When you call launchBillingFlow() the Google Play UI purchase screen displays. If the purchase order is successful, the response data from Google Play is stored in a Purchase object that is passed back to the appropriate listener. Google Play then calls the onPurchasesUpdated() method to deliver the result of a purchase order to a listener that implements the PurchasesUpdatedListener interface.

In this training lesson, you implement the PurchasesUpdatedListener interface in the BillingManager class. You pass the listener to the BillingClientImpl constructor class when you create an instance of the Play Billing Client client, as described in Preparing Your In-app Billing App. The following code shows how you can implement the onPurchasesUpdated() method in the BillingManager class:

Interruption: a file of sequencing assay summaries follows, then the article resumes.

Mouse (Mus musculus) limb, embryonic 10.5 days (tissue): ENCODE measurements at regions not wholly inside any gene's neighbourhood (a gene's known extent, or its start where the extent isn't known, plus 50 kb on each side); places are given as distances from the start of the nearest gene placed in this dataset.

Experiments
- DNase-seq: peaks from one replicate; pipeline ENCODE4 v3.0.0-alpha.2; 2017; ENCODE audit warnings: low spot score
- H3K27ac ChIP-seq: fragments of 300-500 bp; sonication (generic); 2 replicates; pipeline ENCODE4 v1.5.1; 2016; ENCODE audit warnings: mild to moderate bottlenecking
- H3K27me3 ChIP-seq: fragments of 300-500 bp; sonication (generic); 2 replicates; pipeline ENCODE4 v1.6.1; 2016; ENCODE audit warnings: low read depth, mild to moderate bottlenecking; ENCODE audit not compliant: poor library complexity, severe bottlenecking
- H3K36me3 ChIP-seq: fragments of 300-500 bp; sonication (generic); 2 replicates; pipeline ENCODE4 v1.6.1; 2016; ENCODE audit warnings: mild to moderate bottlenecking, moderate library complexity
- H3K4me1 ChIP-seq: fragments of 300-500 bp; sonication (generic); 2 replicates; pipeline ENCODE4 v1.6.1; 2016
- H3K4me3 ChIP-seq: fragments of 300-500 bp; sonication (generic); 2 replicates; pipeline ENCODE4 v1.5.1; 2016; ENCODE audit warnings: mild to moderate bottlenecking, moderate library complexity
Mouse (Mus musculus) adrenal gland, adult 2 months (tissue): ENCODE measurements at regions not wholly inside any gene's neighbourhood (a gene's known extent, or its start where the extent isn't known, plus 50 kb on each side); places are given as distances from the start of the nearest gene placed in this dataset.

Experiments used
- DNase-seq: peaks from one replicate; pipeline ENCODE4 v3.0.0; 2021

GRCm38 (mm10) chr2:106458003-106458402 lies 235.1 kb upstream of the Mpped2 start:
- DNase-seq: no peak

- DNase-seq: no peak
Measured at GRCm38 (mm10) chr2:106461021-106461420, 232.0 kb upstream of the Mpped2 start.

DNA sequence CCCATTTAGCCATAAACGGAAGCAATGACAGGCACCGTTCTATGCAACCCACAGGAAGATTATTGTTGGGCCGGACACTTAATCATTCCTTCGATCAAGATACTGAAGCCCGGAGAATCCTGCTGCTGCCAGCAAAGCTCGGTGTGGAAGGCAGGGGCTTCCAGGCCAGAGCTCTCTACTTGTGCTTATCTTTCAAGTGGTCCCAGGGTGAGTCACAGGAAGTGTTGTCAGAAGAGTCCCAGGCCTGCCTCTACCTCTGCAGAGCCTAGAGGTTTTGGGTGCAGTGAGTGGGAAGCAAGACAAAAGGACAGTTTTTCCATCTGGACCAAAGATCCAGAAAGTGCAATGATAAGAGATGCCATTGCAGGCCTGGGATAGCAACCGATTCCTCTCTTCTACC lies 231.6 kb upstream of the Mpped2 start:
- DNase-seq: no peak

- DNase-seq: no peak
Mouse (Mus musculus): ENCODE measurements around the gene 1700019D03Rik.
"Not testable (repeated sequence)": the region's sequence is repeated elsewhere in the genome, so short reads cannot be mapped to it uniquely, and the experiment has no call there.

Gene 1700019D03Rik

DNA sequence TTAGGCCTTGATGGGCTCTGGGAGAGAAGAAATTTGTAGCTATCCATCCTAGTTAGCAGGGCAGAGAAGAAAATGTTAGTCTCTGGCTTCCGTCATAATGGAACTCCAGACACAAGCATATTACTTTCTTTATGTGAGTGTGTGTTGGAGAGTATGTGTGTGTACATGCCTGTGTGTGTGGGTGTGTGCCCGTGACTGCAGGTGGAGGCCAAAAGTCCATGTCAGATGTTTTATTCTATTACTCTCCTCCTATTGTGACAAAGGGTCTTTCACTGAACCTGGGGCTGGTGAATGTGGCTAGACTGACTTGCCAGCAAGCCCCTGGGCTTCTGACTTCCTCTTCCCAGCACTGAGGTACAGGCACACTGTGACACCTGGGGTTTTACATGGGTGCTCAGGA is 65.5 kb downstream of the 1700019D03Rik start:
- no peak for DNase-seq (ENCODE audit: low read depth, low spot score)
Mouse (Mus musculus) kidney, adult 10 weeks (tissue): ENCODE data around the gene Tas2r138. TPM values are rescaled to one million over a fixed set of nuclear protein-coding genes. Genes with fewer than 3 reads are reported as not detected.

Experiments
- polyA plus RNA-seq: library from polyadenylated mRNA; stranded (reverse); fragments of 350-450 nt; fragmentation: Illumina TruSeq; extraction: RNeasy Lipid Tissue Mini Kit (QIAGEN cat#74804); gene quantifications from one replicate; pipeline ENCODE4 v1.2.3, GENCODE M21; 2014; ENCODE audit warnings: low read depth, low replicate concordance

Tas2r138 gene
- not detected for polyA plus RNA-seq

public void onPurchasesUpdated(int resultCode, List<Purchase> purchases) {
    if (resultCode == BillingResponse.OK) {
        for (Purchase purchase : purchases) {
    } else if (resultCode == BillingResponse.USER_CANCELED) {
        // Skip this purchase as the user cancelled the operation.
    } else {
        // Handle any other result codes.

You can then implement a handlePurchase() method in the BillingManager class to process each purchase in the result. The following sample code illustrates an implementation of this method that first verifies the signature of the response for a purchase and then logs the result:

private void handlePurchase(Purchase purchase) {
        // Perform purchase validation on your own secure server.